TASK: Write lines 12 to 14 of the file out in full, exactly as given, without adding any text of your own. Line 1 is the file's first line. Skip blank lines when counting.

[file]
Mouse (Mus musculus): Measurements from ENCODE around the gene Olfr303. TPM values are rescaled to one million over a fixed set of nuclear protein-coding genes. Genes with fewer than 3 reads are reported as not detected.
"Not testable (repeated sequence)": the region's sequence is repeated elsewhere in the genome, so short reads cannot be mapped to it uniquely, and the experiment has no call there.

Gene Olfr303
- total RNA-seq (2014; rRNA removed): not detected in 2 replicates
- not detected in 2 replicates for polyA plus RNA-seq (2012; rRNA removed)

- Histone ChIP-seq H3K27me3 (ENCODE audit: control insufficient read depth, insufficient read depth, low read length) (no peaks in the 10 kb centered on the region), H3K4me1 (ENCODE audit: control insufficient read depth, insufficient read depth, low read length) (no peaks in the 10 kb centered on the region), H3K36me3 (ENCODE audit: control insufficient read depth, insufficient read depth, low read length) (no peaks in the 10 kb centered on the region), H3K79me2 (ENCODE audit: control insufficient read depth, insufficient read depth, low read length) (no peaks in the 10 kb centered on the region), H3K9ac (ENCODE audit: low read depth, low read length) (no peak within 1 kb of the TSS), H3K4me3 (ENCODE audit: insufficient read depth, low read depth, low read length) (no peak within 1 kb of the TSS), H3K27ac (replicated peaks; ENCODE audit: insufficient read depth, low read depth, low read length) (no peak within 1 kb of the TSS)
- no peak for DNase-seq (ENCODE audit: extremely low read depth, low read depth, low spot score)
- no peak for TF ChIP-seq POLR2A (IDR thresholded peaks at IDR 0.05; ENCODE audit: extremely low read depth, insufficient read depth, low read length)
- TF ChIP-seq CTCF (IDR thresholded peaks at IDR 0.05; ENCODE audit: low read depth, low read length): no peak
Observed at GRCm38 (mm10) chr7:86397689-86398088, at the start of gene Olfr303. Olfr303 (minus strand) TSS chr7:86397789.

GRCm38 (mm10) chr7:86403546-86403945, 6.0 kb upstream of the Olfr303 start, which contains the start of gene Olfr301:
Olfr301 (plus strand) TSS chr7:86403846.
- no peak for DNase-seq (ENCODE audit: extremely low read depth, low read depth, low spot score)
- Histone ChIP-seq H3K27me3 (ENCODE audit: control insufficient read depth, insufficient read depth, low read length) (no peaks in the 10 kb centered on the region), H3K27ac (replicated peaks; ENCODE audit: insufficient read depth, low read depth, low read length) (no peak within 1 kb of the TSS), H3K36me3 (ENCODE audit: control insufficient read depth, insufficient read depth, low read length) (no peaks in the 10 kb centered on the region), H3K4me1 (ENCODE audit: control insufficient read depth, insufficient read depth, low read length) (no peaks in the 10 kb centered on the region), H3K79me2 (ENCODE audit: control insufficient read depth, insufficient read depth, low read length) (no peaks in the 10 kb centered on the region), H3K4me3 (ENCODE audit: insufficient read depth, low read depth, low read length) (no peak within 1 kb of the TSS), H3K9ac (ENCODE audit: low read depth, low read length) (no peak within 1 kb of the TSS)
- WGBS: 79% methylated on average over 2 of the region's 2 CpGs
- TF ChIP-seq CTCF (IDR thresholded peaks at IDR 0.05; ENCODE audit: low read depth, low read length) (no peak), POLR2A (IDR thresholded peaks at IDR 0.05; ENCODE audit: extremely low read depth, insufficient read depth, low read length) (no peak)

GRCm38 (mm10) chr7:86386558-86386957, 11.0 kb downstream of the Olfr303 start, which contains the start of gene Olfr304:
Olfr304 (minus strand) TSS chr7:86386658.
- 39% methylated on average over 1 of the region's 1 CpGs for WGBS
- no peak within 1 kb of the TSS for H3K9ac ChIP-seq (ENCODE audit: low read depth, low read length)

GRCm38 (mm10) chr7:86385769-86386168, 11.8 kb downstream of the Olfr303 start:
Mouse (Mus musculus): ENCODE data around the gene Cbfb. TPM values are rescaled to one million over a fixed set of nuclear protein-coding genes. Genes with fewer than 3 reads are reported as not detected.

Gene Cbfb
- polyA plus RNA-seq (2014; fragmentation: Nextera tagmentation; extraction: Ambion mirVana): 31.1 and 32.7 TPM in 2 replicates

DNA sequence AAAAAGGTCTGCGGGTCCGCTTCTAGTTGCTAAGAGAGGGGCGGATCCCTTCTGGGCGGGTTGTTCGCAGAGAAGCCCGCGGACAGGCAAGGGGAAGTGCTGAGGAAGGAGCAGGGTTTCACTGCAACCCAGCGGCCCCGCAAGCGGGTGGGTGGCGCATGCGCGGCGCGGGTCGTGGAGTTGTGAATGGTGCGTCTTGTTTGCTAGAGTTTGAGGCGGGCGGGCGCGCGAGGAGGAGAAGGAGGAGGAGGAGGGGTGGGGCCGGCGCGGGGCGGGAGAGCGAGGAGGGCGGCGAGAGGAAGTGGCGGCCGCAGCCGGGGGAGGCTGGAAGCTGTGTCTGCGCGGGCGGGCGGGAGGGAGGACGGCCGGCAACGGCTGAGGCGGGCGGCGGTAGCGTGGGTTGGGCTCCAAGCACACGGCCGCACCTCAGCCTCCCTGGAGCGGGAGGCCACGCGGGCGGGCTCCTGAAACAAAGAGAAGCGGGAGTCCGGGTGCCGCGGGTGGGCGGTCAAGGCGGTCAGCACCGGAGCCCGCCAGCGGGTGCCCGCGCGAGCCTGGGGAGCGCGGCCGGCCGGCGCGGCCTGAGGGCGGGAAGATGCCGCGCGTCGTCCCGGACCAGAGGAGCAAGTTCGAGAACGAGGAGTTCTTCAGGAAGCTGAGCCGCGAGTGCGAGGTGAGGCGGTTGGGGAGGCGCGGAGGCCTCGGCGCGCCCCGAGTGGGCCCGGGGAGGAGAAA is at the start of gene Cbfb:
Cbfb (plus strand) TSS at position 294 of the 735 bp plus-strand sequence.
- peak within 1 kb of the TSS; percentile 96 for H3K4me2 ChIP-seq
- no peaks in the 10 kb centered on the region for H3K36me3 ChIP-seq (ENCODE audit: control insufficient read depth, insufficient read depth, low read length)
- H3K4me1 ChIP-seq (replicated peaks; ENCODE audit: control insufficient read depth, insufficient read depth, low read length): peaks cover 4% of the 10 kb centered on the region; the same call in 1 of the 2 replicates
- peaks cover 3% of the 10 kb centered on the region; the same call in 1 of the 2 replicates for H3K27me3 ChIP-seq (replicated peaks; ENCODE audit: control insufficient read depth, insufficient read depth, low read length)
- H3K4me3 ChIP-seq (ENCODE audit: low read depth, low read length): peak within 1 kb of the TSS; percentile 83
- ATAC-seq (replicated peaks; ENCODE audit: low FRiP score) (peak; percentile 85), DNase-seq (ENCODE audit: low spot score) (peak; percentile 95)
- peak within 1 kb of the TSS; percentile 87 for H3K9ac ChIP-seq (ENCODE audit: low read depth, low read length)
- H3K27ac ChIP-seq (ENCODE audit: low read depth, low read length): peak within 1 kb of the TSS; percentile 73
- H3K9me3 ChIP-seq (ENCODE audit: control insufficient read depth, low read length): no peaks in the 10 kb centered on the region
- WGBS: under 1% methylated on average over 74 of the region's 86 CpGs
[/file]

Olfr301 (plus strand) TSS chr7:86403846.
- no peak for DNase-seq (ENCODE audit: extremely low read depth, low read depth, low spot score)
- Histone ChIP-seq H3K27me3 (ENCODE audit: control insufficient read depth, insufficient read depth, low read length) (no peaks in the 10 kb centered on the region), H3K27ac (replicated peaks; ENCODE audit: insufficient read depth, low read depth, low read length) (no peak within 1 kb of the TSS), H3K36me3 (ENCODE audit: control insufficient read depth, insufficient read depth, low read length) (no peaks in the 10 kb centered on the region), H3K4me1 (ENCODE audit: control insufficient read depth, insufficient read depth, low read length) (no peaks in the 10 kb centered on the region), H3K79me2 (ENCODE audit: control insufficient read depth, insufficient read depth, low read length) (no peaks in the 10 kb centered on the region), H3K4me3 (ENCODE audit: insufficient read depth, low read depth, low read length) (no peak within 1 kb of the TSS), H3K9ac (ENCODE audit: low read depth, low read length) (no peak within 1 kb of the TSS)